Remember the famous exchange between Fitzgerald and Hemingway?
Fitzgerald – Ernest! The rich are different than us!
Hemingway -. Yes., They have more money!
If having more money is a negative, Hemingway’s answer is a snide comment about them. The rich can afford to be idle, self-absorbed and whatever else you might to say.
But what if having money is a net positive? In other words, what if just having enough money in your pocket so that you do not have to worry about food and shelter, would make you a better person? What if it is not the work that makes you better, but the security that money provides?
There is a growing realization that having that security has positive effects. And that is the premise behind “universal basic income”. Rutger Bregman is one of the guys advocating for broader acceptance of this provocative idea, and he just gave a TED talk about it. Fred Wilson posts a video of Rutger speaking about it a few years back.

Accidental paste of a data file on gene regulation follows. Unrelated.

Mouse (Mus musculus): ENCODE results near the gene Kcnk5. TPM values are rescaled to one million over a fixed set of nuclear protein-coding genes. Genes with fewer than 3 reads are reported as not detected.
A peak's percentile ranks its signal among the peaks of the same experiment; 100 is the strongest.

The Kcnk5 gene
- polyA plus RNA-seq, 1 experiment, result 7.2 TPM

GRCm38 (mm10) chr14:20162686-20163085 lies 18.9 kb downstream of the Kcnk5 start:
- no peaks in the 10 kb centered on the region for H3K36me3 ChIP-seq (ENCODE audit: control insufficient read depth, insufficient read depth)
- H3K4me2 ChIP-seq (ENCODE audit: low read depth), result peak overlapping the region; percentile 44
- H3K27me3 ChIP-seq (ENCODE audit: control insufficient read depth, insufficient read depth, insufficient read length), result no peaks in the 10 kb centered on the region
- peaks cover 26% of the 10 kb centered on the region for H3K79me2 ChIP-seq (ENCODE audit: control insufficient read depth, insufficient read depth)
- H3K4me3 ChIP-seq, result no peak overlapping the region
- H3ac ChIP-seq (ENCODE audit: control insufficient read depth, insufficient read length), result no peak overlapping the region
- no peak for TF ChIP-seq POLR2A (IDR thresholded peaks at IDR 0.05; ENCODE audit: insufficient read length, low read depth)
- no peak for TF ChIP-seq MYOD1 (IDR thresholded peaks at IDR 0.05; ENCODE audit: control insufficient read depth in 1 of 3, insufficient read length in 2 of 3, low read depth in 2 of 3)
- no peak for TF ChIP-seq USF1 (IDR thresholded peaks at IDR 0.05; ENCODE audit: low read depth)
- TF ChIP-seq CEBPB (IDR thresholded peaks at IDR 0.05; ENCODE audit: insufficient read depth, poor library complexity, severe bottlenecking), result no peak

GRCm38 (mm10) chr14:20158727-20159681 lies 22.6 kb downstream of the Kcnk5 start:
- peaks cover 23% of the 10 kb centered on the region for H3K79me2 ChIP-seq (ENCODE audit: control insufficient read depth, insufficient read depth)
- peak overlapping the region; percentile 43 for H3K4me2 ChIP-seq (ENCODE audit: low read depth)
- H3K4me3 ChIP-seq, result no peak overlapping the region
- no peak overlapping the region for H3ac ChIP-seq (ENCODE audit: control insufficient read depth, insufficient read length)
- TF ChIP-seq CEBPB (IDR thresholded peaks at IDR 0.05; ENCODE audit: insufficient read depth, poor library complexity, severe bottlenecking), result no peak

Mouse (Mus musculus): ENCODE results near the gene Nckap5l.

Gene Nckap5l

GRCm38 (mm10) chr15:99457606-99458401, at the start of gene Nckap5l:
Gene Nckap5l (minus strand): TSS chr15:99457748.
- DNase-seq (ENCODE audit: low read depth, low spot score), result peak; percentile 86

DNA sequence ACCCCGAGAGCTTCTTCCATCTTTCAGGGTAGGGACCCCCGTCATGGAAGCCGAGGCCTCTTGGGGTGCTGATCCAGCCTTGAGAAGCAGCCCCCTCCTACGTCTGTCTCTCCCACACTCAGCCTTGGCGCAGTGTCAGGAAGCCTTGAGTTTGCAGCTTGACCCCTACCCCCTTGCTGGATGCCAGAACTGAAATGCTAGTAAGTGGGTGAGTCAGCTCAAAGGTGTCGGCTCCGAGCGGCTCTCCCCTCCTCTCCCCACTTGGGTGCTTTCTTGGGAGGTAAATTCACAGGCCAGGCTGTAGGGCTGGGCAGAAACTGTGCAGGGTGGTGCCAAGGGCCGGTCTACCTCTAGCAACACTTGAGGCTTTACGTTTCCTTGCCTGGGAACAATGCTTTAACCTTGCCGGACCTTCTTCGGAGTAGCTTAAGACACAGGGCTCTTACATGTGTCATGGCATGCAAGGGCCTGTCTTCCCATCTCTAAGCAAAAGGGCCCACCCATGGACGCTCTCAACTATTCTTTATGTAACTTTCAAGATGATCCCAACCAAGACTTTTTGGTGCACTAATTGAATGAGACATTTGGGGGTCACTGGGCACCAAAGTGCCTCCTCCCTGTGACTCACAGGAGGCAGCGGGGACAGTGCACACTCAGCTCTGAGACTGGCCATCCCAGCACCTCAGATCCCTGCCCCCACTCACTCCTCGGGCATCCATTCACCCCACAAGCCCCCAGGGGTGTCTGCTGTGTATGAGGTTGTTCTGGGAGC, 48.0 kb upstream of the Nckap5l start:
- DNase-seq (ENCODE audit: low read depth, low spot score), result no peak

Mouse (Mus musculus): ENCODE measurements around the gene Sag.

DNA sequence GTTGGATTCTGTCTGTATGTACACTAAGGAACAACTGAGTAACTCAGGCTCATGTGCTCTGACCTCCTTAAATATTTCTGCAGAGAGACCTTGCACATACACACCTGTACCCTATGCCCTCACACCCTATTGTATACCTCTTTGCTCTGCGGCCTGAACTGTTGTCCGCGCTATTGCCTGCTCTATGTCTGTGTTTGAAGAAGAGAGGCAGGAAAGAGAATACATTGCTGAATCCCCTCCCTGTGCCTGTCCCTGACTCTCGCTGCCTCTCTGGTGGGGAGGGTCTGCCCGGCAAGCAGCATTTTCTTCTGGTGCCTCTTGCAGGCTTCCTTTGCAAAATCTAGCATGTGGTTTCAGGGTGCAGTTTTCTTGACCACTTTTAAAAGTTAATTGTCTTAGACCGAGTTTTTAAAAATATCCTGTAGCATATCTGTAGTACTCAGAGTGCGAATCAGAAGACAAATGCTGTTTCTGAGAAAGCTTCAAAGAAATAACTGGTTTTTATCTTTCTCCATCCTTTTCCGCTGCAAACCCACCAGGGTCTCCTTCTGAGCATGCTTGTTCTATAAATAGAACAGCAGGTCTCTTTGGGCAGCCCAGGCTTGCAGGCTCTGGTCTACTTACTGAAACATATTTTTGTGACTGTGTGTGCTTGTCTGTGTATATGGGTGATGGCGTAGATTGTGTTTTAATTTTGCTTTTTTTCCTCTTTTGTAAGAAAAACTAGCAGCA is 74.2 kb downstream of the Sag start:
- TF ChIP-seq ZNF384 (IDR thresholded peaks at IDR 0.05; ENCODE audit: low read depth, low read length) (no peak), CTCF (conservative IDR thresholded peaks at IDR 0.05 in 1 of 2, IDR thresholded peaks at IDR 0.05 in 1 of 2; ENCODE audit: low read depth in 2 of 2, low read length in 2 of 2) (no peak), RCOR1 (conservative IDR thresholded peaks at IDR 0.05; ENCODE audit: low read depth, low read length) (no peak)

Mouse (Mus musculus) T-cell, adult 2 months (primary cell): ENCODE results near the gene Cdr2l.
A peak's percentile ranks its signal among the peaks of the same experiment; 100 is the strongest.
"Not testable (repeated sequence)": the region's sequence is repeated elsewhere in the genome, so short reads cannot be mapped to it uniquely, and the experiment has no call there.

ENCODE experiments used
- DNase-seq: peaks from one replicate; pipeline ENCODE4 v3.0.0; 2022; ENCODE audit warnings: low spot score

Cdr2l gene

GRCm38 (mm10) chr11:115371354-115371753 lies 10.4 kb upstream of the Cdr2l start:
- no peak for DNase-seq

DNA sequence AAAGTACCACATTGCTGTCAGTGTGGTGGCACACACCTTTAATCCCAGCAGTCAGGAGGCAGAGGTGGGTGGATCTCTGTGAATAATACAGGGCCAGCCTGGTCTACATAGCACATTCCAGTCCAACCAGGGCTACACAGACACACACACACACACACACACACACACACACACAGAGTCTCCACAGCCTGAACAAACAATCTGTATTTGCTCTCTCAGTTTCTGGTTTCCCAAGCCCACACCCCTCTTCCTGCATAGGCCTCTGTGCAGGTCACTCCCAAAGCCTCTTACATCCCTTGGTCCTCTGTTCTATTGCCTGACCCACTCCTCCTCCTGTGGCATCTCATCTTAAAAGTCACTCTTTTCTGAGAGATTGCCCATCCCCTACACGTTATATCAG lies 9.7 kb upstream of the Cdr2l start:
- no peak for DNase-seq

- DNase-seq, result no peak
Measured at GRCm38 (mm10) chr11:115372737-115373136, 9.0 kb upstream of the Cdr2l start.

Whether you agree or not, it pays to check this out. Why? There are a number of reasons. First, as automation changes the nature of work, having a secure job will become less and less the norm. In other words, the insecurity from not having work-related income is likely to grow. And we already see that this has negative effects in communities and across nations. Universal basic income directly addresses this insecurity. Second, inequality is growing. I am less concerned that the rich are getting richer than more folks are finding it more difficult to live a normal life. Universal basic income addresses that too. Third, social welfare programmes are expensive. They are less efficient than universal basic income. Fourth, freedom from the insecurity of losing income frees people from doing crappy jobs just to survive. They suddenly have the capacity to upgrade their knowledge and skills. We are all better off.
In other words, you are likely to hear more about this issue. Dive in now to develop your own views!